In our most recent accreditation report, the Northwest Commission on Colleges and Universities (NWCCU) recommended (in no uncertain terms) that we need to update our course outcomes to show that they can be assessed and that we have a program of continuous review. So, this process is accreditation driven, but is being faculty led.
Learning Innovation Center
Resources for Assessment
Here you will find some resources to help you develop measurable student learning outcomes, design good assessments, and understand the process for conducting and reporting assessment of student learning. Check out the Assessment, Grading, and Feedback pages for more information.
Assessment Data Collection Tool
Data Collection Tool FAQ
Regional accreditation is a process of recognizing educational institutions for performance, integrity, and quality that entitles them to the confidence of the educational community and the public. In the United States this recognition is extended largely through nongovernmental, voluntary membership associations that establish accreditation criteria, evaluate institutions against that criteria, and approving institutions that meet the criteria.
Institutions accredited or pre-accredited by the Northwest Commission on Colleges and Universities are required to examine their own missions, goals, operations, and achievements. It then provides expert analysis by peer evaluators, and, later, commendations for accomplishments and recommendations for improvement from the accrediting body. Since the accreditation status of an institution is reviewed periodically, institutions are encouraged toward continued self-study and improvement
The Northwest Commission on Colleges and Universities (NWCCU) is an independent, non-profit membership organization recognized by the U.S. Department of Education as the regional authority on educational quality and institutional effectiveness of higher education institutions in the seven-state Northwest region of Alaska, Idaho, Montana, Nevada, Oregon, Utah, and Washington. It fulfills its mission by establishing accreditation criteria and evaluation procedures by which institutions are reviewed.
You will determine how the outcomes for your course will be evaluated and what and how you will report the conclusions from assessing your course outcomes. Also, as part of this process, be sure to update the outcomes you have on your syllabi each term so that the reflect the most current, approved outcomes for your course. You are also expected to participate in meetings or conversations about the assessment results for classes in your department. It's from these meetings that changes to courses or curricula can occur.
A course should have no less than 3 and no more than 7 outcomes. The majority of courses will have between 3 and 5 outcomes. Some programs may have more due to other outside accrediting bodies.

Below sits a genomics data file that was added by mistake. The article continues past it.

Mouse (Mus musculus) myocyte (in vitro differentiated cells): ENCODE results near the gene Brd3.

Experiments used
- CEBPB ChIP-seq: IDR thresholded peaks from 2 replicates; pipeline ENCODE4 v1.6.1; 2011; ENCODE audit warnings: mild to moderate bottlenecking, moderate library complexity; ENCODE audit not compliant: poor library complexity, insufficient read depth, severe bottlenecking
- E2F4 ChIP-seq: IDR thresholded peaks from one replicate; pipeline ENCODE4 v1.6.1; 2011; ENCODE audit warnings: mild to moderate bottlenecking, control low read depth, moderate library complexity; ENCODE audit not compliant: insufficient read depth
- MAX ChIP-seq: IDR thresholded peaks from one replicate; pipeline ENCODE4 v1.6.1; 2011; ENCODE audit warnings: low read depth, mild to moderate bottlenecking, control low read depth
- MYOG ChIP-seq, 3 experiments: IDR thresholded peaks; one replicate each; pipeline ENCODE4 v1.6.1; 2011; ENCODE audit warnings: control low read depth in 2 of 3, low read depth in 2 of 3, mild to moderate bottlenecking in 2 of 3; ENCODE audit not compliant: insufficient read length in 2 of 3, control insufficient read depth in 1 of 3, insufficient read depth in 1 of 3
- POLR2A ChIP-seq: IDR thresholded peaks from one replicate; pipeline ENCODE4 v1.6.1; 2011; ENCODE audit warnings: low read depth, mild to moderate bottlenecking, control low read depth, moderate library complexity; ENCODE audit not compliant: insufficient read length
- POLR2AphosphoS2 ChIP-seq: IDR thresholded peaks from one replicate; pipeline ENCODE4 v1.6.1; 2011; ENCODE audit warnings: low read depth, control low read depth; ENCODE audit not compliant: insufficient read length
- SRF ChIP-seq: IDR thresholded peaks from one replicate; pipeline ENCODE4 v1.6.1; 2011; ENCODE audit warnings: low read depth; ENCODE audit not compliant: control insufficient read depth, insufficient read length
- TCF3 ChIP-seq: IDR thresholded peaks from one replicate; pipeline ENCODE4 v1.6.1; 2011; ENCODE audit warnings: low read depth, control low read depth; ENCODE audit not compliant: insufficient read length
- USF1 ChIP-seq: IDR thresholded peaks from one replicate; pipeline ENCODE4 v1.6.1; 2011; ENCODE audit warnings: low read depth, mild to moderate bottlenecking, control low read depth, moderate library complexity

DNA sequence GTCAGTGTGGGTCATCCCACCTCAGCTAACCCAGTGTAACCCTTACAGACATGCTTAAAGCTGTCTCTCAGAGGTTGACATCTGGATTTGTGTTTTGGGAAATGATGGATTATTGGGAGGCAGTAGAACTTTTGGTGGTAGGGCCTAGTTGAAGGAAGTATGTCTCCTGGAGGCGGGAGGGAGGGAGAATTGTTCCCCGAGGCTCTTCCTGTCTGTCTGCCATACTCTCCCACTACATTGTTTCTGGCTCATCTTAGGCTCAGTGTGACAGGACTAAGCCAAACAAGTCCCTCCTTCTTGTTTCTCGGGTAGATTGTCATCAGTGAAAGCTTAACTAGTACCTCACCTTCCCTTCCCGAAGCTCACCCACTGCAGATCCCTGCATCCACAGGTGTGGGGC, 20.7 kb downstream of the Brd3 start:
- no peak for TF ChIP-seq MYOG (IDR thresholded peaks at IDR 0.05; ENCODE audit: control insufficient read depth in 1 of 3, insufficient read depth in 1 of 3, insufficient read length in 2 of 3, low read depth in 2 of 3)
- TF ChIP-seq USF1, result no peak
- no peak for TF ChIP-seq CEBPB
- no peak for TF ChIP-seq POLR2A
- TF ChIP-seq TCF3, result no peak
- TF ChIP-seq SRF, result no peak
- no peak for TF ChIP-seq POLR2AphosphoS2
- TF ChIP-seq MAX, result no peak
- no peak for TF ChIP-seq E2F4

Can the student do the action identified in the outcome?
Yes. Any revisions to the outcomes on the CO will need to be reflected on your syllabi once the revision is approved.
The outcomes on the syllabi must be the approved outcomes for the course regardless of who is teaching it. Regarding agreement of the outcomes, this is a conversation for departments to have and is a critical part of this process. The idea is that instructors do (and should) offer unique approaches and styles to teaching, but what a student is ultimately able to do should not vary depending on which section of an identical course they chose.
No. The purpose of this work is not to rewrite/redo all of our courses and outcomes. The objective is to make sure that all of our courses have outcomes that can be assessed and to assess them. However, we do need to make sure that all of the outcomes are accurate and reflected accurately in multiple places (Banner, Catalog, Syllabi, COs, etc.) across campus.
Considering the workload, the MAC team felt this would be best done in a two-year, purposeful process. Year One (2014-2015) was 100-level and developmental courses. Year Two (2015-2016) is 200-level and CTE courses.
In the Curriculum Management page.
Our deans need evidence that we are indeed assessing our course outcomes. The deans will create a division report based on the results of our assessments. However, the actual results (percentages, suggestions for improvement, etc.) are NOT being used in the evaluation of faculty performance.
Once the outcomes have been updated, assessments tied to outcomes, and data collected, each department will meet (hopefully after each term) to discuss results and to work on improvements and revisions as needed. To facilitate this, we are looking at opportunities to provide faculty the necessary time to do this as we go through this process. The purpose of this is so that this will become a continuous loop of improvement to make our courses and programs stronger.
We are aware that there have been questions about pay for part-time faculty to receive training and participate in the assessment process at the department level. After clarification from the Deans, funds are available for departments to cover costs for part-time faculty regarding training about outcomes assessment, writing outcomes for courses (when appropriate), and department meetings that are primarily focused on assessment. In these instances, part-time faculty should complete a monthly time sheet and turn it in to their administrative assistant. In the comments box on the time sheet, please write “Assessment” so that the college can track the funding.